Pickett & Eckel Model 2 Deci Log Log Duplex Slide Rule

This 10-inch duplex slide rule is made from a magnesium alloy coated with white celluloid. It has a flat glass indicator with metal sides and stainless steel end posts. One screw on the back bottom side is missing. The top side is engraved with a serial number: CO24920.
The front of the rule has nine D scales, four also labeled 1/N, one also labeled Co, and four also labeled N. The two groups of four scales are extended and folded, so that for reading off logarithms, the rule is the equivalent of a rule 80" long. The slide has CF, CI, and C scales.
The slide has several markings above the scales. The first marking reads: INTERNATIONAL (/) COPYRIGHT 1947 (/) U.S.A. COPYRIGHT 1947 (/) R. C. PICKETT, A. F. ECKEL (/) CHICAGO, U.S.A. Second, there is a table for Digits or Zero for Sine and Tangent and a table for the number of digits in a result found on the C scale. Third, a logo inside an oval reads: DECI• (/) LOG LOG (/) Trade Mark. Fourth is another table for whether a result has zeroes or digits in results for squares, cubes, and roots. The fifth marking reads: THE NUMBER OF ZEROS IS (/) ONE LESS THAN THE ABSO- (/) LUTE VALUE OF THE NEGA- (/) TIVE CHARACTERISTIC. (/) EXAMPLE: 10-5 = .00001. The sixth marking reads: THE NUMBER OF DIGITS IS (/) ONE GREATER THAN THE (/) POSITIVE CHARACTERISTIC. (/) EXAMPLE: 105 = 100,000. Finally, a mark at the right end of the slide reads: PATENTS PENDING (/) MADE IN U.S.A. (/) PICKETT & ECKEL, INC. (/) CHICAGO 3, U.S.A. (/) MODEL 2.
The back of the rule has three cube root scales, an L scale, a D scale, and two square root scales. The scales for roots are folded, so that the rule is the equivalent of 60" in length for cube roots and 20" in length for square roots. The slide has two T scales and ST, S, CI, and C scales. The left side of the slide is marked: INTERNATIONAL (/) COPYRIGHT 1945 (/) U.S.A. COPYRIGHT 1945 (/) R.C. PICKETT, A. F. ECKEL (/) CHICAGO, U.S.A.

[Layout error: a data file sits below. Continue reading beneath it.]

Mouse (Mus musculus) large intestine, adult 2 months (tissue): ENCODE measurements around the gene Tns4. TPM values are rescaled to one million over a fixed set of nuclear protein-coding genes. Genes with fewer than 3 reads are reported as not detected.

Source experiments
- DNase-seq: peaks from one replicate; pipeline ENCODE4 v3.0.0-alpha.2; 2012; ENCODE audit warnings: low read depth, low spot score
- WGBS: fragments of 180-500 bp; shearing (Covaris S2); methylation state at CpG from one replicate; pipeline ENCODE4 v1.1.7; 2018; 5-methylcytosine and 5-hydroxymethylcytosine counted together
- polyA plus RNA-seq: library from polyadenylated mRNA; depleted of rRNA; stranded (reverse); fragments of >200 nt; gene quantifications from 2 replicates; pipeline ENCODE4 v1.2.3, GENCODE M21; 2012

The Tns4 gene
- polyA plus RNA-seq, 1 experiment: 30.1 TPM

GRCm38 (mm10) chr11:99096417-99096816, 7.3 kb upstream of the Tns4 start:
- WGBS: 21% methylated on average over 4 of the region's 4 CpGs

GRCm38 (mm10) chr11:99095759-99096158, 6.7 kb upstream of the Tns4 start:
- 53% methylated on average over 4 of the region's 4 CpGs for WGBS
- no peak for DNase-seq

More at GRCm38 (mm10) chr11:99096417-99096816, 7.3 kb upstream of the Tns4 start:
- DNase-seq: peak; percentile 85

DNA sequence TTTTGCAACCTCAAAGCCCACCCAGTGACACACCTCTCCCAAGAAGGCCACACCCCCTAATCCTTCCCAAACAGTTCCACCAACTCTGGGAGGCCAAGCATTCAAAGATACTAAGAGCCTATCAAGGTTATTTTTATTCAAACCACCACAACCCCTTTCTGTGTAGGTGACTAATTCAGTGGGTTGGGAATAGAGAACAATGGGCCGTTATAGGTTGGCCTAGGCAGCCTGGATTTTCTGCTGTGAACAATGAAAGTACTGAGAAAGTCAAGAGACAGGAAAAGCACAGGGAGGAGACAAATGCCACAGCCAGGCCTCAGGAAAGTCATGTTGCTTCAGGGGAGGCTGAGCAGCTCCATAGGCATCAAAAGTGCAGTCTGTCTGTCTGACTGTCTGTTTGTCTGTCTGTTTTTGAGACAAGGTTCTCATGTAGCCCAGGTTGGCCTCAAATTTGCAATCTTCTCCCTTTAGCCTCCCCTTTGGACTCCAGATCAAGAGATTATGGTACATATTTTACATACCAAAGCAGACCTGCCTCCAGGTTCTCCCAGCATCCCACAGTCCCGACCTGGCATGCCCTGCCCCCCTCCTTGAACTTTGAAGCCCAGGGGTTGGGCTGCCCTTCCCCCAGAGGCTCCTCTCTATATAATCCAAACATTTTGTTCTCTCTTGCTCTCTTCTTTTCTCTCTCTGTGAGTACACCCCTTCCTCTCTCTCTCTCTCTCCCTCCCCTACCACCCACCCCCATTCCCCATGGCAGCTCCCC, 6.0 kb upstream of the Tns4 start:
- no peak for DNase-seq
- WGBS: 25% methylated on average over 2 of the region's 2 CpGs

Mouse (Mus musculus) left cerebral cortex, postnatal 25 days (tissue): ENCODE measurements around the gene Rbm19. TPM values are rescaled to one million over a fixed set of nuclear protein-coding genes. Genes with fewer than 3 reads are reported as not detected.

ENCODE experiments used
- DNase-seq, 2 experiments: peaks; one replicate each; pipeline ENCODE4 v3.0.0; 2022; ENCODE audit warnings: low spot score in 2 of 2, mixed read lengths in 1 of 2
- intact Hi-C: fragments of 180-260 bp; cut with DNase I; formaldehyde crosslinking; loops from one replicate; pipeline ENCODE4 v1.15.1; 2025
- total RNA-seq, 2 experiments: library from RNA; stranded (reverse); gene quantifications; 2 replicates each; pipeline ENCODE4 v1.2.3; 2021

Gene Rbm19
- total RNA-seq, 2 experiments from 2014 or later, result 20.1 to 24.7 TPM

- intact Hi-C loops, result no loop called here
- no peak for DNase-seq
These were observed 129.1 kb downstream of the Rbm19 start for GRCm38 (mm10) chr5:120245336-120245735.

Arthur Frederick Eckel (1894–1960) and Roswell Colvert Pickett (1892–1969) partnered in Chicago in 1943 to manufacture slide rules. By 1946, they had transitioned from paper slide rules to magnesium, and Pickett established a branch of the company in Alhambra, Calif. In 1947, Maurice L. Hartung, a University of Chicago professor who helped Pickett & Eckel market their products to schools, described the Model 2 in How to Use the Deci-Log Log Slide Rule (Chicago: Pickett & Eckel, 1947). A copy of this pamphlet is 1979.0601.04. Eckel received four of the patents mentioned as "pending" on the object in 1948 and 1949. He left the company around that time, and his name was removed from slide rules by 1950. Thus, this example was probably made between 1946 and 1950.
Indeed, the donor, Frank M. Graves, reported that he used this rule as a college student. He received a Bachelor of Science degree in chemistry from Syracuse University in 1949.
The rule fits in a brown leather case marked on the flap with "Pickett" in script over a triangular logo. A belt loop on the back of the case is marked: SADDLE (/) LEATHER. The logo was used by the company from 1950 to 1958, so the case may be a replacement. The style of the belt loop, though, differs from the ring construction depicted in Pickett's 1953 catalog. In 1953, Model 2 and its case sold for $21.35.
References: Arthur F. Eckel, "Decimal Point Locator for Slide Rules" (U.S. Patent 2,446,696 issued August 10, 1948), "Calculator and Decimal Point Locator (U.S. Patent 2,466,883 issued April 12, 1949), "Slide Rule," (U.S. Patent 2,466,983 issued April 12, 1949), "Interchangeable Scale for Slide Rules" (U.S. Patent 2,491,650 issued December 20, 1949); Pickett All-Metal Slide Rules and "Retail Price List-Catalog," (Chicago: Pickett & Eckel, February 1, 1953); International Slide Rule Museum, "Pickett All-Metal Slide Rules," http://sliderulemuseum.com/SR_Dates.htm#Pickett; Accession File.
Currently not on view
Currently not on view
Object Name
calculating rule
slide rule
date made
Pickett & Eckel, Incorporated
Physical Description
magnesium (overall material)
celluloid (laminate material)
glass (cursor material)
leather (case material)
overall: 1.8 cm x 33.3 cm x 8 cm; 23/32 in x 13 1/8 in x 3 5/32 in
place made
United States: Illinois, Chicago
ID Number
catalog number
accession number
Rule, Calculating
See more items in
Medicine and Science: Mathematics
Science & Mathematics
Slide Rules
Data Source
National Museum of American History, Kenneth E. Behring Center


"I have this slide rule and I believe the cursor is made of a polymer, possibly PMMA (Acrylic) or other."

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